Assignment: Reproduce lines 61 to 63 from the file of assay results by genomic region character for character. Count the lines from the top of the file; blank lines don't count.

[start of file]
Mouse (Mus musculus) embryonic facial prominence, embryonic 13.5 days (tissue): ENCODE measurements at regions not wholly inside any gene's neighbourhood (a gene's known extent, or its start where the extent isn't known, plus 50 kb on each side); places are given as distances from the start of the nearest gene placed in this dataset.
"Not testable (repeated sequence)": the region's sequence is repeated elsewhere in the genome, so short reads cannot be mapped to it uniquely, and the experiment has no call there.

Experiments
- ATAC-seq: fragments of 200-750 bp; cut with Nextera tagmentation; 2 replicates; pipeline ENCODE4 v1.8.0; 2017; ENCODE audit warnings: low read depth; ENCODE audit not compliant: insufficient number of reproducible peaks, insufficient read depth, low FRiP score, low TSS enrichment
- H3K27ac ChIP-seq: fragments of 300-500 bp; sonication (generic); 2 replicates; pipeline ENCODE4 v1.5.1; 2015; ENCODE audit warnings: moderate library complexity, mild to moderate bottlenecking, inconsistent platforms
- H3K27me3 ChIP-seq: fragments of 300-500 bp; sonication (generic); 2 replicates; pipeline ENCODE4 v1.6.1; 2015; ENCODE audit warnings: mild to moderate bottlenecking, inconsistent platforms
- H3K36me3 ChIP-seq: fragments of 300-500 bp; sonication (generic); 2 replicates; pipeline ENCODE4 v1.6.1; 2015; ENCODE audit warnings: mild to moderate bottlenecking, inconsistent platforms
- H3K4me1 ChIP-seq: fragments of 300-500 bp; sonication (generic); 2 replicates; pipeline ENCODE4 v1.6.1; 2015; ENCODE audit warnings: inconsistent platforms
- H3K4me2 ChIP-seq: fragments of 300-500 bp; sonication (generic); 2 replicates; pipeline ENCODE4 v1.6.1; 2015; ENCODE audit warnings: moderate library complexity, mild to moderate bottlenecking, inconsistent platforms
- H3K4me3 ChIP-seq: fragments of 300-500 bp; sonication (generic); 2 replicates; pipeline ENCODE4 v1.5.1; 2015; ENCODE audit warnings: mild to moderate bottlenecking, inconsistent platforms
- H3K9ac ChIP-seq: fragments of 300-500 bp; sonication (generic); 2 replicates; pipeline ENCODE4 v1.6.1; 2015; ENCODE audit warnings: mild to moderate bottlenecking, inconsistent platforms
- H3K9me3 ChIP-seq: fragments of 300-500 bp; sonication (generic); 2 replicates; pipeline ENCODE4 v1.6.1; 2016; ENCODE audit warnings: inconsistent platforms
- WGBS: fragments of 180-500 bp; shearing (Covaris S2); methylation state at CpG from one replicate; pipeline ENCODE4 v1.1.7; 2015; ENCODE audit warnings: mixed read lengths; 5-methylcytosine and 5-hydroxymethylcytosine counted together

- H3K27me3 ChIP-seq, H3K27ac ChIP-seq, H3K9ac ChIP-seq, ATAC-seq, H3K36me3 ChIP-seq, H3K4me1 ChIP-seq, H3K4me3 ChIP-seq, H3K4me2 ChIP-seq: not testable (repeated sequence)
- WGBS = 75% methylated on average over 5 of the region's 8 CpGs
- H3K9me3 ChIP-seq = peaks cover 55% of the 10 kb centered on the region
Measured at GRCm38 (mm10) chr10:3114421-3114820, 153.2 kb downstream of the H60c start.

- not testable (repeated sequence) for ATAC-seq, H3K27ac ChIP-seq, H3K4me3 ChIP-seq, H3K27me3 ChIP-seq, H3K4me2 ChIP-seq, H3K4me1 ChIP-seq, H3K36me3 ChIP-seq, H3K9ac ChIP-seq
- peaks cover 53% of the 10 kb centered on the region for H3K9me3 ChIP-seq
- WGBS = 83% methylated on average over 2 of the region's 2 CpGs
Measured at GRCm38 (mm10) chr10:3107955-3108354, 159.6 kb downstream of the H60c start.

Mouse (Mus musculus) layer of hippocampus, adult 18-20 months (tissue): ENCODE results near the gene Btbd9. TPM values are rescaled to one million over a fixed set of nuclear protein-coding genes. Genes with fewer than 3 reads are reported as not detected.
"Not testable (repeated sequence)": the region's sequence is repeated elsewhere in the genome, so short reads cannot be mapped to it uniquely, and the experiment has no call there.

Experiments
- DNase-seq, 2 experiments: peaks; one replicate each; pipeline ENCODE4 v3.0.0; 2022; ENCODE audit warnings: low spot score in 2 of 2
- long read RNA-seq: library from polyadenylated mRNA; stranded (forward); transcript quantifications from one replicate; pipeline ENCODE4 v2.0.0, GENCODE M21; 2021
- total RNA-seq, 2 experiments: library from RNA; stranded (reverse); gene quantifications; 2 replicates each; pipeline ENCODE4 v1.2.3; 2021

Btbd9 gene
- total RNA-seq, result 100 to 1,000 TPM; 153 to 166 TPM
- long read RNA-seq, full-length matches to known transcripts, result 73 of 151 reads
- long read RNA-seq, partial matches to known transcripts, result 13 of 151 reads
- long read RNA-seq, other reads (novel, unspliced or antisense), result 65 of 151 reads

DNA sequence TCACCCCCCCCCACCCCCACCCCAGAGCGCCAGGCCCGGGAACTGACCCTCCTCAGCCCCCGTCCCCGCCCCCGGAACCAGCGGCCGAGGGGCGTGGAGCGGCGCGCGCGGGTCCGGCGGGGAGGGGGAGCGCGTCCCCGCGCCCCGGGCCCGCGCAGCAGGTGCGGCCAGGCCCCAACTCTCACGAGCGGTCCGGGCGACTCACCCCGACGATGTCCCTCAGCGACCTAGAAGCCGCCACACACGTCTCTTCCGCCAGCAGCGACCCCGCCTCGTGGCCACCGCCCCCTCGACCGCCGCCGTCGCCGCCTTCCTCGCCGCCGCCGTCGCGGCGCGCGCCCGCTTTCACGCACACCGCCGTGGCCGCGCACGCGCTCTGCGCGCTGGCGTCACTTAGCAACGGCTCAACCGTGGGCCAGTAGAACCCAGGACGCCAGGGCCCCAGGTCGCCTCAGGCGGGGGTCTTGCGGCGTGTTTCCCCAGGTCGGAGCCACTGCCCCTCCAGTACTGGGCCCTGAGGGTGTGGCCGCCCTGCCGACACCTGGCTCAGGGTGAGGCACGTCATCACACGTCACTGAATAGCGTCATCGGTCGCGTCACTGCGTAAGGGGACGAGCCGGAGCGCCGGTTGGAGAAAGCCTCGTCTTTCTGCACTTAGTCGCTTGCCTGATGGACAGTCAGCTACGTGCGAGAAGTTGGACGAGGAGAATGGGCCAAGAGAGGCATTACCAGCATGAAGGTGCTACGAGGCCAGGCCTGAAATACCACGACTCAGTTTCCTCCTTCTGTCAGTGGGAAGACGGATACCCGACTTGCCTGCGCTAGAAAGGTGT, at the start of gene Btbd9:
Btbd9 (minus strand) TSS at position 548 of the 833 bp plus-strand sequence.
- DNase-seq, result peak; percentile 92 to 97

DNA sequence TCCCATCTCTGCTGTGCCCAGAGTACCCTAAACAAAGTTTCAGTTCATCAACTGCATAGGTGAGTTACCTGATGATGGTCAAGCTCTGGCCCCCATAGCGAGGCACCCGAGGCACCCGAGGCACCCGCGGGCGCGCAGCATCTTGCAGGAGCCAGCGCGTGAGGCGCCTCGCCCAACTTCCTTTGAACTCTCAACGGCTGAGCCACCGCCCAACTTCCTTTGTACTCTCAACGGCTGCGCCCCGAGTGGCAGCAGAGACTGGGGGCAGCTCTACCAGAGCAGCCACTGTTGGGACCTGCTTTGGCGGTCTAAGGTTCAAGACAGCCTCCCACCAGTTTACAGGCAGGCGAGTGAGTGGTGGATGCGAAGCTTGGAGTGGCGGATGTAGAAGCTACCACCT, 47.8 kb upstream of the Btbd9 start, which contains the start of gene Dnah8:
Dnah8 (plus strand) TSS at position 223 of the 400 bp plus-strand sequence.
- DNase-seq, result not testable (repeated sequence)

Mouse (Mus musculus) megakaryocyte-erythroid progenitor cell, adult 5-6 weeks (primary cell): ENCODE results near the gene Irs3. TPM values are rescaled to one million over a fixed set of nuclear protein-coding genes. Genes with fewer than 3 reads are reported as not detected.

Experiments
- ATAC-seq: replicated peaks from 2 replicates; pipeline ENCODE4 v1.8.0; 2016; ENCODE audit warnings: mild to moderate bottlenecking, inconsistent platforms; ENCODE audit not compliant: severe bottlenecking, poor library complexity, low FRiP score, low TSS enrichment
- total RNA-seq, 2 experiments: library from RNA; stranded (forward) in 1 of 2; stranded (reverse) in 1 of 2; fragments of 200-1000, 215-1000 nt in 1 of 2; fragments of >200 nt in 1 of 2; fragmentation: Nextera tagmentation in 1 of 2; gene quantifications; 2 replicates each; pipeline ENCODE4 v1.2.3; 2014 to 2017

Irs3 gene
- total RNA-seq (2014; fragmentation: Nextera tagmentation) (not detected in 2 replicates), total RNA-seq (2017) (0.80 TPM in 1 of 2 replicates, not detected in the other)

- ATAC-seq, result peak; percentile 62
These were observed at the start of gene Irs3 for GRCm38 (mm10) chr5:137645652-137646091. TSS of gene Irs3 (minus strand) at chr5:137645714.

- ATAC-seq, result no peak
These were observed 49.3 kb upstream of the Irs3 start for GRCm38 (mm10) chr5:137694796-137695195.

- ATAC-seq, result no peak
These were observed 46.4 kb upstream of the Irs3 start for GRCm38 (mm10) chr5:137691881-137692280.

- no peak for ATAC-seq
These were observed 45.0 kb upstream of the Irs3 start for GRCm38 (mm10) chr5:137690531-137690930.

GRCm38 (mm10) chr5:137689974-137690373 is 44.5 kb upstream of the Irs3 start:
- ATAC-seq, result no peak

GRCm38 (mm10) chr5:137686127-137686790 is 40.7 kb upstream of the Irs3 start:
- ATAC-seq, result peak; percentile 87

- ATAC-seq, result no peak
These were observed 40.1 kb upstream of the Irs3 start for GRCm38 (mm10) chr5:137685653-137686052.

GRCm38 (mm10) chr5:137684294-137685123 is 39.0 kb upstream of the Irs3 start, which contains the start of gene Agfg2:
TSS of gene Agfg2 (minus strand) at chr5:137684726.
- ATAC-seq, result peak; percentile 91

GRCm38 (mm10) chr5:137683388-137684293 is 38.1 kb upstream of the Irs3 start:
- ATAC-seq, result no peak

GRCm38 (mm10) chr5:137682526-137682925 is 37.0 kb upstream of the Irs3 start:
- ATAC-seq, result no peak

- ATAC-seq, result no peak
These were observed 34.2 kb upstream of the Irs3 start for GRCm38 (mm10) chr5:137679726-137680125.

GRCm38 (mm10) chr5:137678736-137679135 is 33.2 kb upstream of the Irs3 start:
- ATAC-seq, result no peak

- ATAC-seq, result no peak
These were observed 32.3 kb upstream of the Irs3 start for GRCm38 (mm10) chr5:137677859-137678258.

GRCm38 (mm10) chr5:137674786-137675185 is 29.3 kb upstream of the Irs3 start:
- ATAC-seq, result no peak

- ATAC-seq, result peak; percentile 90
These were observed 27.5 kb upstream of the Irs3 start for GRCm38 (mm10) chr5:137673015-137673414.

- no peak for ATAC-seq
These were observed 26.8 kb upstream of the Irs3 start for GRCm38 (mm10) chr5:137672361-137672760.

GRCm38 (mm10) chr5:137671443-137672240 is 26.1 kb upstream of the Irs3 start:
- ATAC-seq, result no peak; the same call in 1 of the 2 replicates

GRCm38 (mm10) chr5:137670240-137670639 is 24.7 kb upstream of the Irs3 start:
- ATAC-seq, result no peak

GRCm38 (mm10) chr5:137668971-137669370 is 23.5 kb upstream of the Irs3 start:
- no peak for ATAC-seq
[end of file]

- ATAC-seq, result peak; percentile 91

GRCm38 (mm10) chr5:137683388-137684293 is 38.1 kb upstream of the Irs3 start:
- ATAC-seq, result no peak